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Meet the Bat Guy of Olympia in our Q&A

Greg Falxa gives us the scoop on Puget Sound bats


Measuring wings

View a photo of a bat researcher measuring age through the bats wing joints.

An unusual encounter in the dark that might have been with a bat sent Greg Falxa to his doctor for a rabies shot, and launched him on a new career as a bat researcher.

Now a noted bat researcher with Cascadia Research Collective, Falxa worked with Conservancy biologist Sanders Freed on a bat survey at Fort Lewis, which holds some of the last best older conifer forests and lowland prairies remaining in Puget Sound.

We checked in with Greg to get the scoop on Puget Sound bats.

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nature.org/washington:

How did you get interested in bats?

Falxa:

It was an accident. I had announced my intention to leave the computer work that I'd done for over 20 years, and a job announcement for a summer bat study came along at the right time. The project director, Michael Baker, took a chance on me, since I was one of the few applicants from Washington who had been vaccinated for rabies, and I had a strong background in radio-tracking.

His generosity in showing me everything he knew about field work got me interested in studying bats, and I enrolled at Evergreen State College to get a biology degree. And it doesn’t hurt that I'm a nocturnal type.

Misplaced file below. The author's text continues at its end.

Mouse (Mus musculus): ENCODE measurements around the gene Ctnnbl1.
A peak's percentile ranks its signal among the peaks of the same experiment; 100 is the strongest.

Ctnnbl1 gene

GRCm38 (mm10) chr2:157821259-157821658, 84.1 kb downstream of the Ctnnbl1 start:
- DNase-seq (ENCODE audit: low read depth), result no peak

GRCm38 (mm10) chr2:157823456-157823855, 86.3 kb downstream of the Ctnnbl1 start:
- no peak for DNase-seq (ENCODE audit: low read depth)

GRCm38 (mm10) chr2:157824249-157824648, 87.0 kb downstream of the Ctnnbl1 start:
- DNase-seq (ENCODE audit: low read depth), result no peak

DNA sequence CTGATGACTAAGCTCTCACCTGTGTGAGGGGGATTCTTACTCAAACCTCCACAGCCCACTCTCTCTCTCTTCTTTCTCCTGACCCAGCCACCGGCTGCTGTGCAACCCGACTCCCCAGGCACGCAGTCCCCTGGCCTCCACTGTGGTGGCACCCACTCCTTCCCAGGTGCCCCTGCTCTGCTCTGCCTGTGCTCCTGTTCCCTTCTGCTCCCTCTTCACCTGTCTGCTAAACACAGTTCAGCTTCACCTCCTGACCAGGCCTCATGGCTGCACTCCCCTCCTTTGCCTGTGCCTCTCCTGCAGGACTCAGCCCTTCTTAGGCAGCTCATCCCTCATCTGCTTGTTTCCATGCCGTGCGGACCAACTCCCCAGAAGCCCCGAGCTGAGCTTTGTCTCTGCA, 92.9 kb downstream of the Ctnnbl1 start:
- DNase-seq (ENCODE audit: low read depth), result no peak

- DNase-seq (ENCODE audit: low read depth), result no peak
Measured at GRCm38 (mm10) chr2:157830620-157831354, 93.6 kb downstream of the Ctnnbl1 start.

nature.org/washington:

How long have you been studying bats?

Falxa:

I was hired on to a bat study in the Washington Cascades during 2001. We were a six-person crew that studied the maternity roost preferences of one of our forest dependent bats, the long-legged myotis (Myotis volans). They strongly preferred big dead trees with big sheets of peeling bark. Forests have been logged, so we don’t have many of the giant trees any more, and the standing snags have been eliminated.

nature.org/washington:

Why should we care about bats in western Washington?

Falxa:

Bats are on decline worldwide, and the land practices here are taking a toll on our bats as well. Though bats are not studied enough to allow an easy checklist of benefits, we do know that they consume massive numbers of insects, some known to be crop and forest pests, as well as insects that annoy humans. Beyond that, they are among the unsung heroes of the nutrient transfer system— by eating aquatic insects then "spreading the wealth" across the upland landscape. They're also a source of food for owls and, as we observed this summer in Olympia, for peregrine falcons out on an early evening hunt.

nature.org/washington:

What’s the coolest thing you know about western Washington bats?

Falxa:

All the bat researchers thought that our bats hibernated in the winter, but I discovered that at least two species are active all winter in the Puget Sound region – silver-haired bats and California bats. Bat researchers have been taking the winters off, but these bats haven’t been taking a break! I was getting reports of bats seen flying during the winter, so I went and checked them out, recording their calls and generally seeing what they were up to.